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Editorials |

Nutritional Therapy for Rheumatic Diseases

RICHARD S. PANUSH, M.D.
Ann Intern Med. 1987;106(4):619-621. doi:10.7326/0003-4819-106-4-619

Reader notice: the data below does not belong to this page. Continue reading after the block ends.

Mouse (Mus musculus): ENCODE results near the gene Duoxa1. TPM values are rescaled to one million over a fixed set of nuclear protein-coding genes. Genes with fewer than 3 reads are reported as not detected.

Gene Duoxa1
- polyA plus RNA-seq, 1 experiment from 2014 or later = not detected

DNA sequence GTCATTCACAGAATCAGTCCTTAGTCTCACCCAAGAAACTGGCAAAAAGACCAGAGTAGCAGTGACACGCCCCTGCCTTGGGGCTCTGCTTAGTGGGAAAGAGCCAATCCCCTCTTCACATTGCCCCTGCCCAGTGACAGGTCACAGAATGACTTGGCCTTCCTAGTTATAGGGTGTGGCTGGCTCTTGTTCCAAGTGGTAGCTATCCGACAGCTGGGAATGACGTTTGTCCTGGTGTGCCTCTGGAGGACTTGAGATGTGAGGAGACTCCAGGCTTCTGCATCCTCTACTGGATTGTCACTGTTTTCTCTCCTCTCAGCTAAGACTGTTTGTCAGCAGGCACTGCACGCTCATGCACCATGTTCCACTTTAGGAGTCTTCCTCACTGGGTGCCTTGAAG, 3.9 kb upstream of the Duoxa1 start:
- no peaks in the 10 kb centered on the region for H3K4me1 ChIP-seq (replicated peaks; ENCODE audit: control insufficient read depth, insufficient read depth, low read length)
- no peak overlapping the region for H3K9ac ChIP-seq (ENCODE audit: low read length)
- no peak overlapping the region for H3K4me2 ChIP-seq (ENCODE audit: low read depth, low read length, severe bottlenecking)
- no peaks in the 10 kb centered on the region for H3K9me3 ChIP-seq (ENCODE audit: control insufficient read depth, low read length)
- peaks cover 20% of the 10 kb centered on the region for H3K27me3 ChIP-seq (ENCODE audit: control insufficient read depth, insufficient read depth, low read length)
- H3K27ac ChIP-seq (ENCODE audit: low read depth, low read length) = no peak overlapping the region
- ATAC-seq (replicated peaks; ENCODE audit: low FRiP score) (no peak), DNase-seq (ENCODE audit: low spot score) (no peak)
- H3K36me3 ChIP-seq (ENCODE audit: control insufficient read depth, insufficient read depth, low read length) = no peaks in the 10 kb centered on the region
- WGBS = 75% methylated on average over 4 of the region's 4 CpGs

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Physicians and patients have long been intrigued with the possibility that some foods or food-related products provoke rheumatic diseases whereas others alleviate symptoms of arthritis. If this hypothesis were true, then arthritis would respond to appropriate nutritional therapy. However, diet therapy for rheumatic disease has generally been considered a form of "quack" therapy, for which a large percentage of patients with arthritis spend nearly $ 1 billion annually. Surprisingly, despite the fervor of advocates and skepticism of rheumatologists, little objective information exists about nutritional therapy for rheumatic diseases, and virtually all conclusions have been based on inadequate data or improper

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